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Senate Battleground on a Knife-Edge, says our Bipartisan NPR Poll
Friday, October 03 2014

Tags: battleground | NPR | senate

Download this file (DCorps NPR 092414 FQ updated.pdf)Frequency Questionnaire[ ]185 Kb
Download this file (NPR graphs 093014.webversion.pdf)Graphs[ ]1565 Kb

Democracy Corps and Resurgent Republic conducted the latest bi-partisan NPR poll of the 12-state competitive Senate battleground.  This poll shows an incredibly stable race, but with emerging evidence to explain why Democratic incumbents and candidates are surprising people and keeping so many red-states very much in play.  The Democratic candidates have achieved a net positive job performance and a positive approval score 4 points above the President.  But the President too has seen his positive approval go up 3 points and he has a higher approval on handling ISIS.  Mitch McConnell is the most unpopular leader tested in the battleground and he is now as well-known as Harry Reid.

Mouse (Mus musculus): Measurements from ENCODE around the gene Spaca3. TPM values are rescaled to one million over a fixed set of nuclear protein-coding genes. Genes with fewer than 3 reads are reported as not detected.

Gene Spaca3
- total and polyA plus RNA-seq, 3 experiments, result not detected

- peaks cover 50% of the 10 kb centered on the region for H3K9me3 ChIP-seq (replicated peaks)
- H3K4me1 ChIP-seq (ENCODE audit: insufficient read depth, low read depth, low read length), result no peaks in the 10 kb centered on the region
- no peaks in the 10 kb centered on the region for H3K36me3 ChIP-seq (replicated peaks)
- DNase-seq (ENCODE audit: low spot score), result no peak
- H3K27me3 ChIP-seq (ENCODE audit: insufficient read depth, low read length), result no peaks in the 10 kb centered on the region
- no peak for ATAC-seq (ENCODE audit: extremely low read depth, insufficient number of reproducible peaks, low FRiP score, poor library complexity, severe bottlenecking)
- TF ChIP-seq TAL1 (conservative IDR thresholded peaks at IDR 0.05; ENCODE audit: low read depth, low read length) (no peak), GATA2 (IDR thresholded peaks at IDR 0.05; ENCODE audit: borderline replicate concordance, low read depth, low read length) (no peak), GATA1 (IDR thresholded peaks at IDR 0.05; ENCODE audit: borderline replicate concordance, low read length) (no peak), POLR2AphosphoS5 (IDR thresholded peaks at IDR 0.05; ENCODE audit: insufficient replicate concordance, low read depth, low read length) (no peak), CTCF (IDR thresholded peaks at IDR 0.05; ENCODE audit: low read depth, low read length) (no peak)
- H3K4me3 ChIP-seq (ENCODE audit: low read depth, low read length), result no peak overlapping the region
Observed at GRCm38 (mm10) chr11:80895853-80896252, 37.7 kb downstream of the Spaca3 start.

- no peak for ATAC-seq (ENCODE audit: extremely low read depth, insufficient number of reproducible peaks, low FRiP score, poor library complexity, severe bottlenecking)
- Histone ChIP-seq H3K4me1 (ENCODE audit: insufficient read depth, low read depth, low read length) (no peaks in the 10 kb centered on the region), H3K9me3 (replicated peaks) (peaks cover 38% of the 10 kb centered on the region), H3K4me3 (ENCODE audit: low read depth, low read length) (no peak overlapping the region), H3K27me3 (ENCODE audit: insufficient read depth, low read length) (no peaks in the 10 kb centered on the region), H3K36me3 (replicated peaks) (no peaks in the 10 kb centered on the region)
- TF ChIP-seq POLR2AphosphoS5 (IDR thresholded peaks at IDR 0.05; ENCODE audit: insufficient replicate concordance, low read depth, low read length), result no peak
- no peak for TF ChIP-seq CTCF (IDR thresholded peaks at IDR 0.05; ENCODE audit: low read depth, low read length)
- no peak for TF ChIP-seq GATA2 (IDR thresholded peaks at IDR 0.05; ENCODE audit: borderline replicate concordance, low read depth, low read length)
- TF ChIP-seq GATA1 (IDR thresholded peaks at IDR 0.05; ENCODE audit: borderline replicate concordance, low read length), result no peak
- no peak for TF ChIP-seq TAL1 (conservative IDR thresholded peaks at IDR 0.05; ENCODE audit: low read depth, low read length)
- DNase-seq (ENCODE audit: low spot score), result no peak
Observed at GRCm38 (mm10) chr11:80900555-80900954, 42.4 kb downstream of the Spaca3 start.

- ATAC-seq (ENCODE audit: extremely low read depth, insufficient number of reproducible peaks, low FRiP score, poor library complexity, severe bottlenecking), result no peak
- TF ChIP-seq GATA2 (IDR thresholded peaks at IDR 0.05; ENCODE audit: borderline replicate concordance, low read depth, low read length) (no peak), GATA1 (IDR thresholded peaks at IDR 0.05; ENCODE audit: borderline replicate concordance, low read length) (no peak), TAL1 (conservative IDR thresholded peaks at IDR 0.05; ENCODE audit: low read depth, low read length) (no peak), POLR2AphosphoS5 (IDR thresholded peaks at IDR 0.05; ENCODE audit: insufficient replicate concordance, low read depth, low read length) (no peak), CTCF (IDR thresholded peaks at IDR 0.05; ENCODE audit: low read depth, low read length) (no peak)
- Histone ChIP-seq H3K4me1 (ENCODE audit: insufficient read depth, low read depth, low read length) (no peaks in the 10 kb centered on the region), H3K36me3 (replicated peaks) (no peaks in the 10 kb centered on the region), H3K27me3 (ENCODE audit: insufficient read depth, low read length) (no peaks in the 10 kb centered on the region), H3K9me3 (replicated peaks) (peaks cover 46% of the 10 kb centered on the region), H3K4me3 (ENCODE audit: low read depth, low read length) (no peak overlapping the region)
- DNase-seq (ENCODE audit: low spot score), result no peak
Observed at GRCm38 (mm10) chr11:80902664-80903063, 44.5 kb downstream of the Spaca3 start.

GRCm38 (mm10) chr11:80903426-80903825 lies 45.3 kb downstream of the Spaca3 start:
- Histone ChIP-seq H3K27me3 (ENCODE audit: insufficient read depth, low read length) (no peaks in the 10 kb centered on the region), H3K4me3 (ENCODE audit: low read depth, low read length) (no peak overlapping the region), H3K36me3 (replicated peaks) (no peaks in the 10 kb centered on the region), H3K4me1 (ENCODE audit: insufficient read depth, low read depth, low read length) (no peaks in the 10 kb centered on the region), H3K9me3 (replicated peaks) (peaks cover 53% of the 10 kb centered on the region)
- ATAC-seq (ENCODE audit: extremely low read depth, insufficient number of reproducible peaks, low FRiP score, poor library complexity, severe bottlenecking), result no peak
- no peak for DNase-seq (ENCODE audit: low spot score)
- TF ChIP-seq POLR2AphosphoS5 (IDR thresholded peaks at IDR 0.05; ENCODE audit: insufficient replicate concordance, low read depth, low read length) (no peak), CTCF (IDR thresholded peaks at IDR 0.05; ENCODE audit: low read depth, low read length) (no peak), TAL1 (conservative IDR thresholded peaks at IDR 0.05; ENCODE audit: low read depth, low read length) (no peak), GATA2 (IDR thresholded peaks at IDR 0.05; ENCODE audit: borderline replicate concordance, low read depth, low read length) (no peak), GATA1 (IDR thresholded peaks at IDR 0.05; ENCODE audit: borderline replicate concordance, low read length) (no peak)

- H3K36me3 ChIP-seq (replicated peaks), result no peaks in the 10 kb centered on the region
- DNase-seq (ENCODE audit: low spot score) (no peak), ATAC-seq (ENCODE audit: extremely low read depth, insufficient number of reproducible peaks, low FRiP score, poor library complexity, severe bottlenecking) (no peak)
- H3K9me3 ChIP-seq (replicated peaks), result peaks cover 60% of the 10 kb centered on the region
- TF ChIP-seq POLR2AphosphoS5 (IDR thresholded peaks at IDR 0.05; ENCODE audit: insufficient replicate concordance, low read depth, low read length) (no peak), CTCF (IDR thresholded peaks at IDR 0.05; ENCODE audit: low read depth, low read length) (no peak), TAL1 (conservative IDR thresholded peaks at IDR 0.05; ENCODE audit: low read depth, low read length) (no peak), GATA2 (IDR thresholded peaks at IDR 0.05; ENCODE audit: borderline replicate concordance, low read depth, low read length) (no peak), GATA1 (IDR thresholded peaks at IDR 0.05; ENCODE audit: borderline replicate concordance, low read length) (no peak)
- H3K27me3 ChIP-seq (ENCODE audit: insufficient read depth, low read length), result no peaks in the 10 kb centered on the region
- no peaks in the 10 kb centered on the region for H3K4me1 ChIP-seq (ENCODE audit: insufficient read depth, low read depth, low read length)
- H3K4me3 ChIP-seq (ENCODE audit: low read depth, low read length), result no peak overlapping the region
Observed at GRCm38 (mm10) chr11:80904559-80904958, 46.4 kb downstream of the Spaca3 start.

Most important, Democrats won the big message contrast tested for the first time in this NPR Senate battleground by 4 points – that is 7 points ahead of the margin in these seats.  It says the real message contest is tilting the seats toward Democrats.

That is apparent now in why people are voting for their candidates.  For Republicans, they are motivated by the economy, ISIS and foreign policy, and the new health care law.  Democrats are motivated by the economy, the candidates’ views on women’s issues and the new health care law.

Critically, the gap has closed on enthusiasm and intention to vote. Democratic and Republican voters are equally consolidate and determined to vote. 

Finally, the Republicans are being hurt by their approach to the Affordable Care Act. Only 42 percent are opposed to Obamacare because it is a big government solution and more spending.  With 10 percent in this conservative battleground looking for a government run, single-payer Canadian-style system, it is not surprising that the attacks on the Affordable Care Act are only for the base.  They have not hurt the Democratic candidates.

These races are on a knife-edge and have yet to break.  But they could.

Listen to the NPR story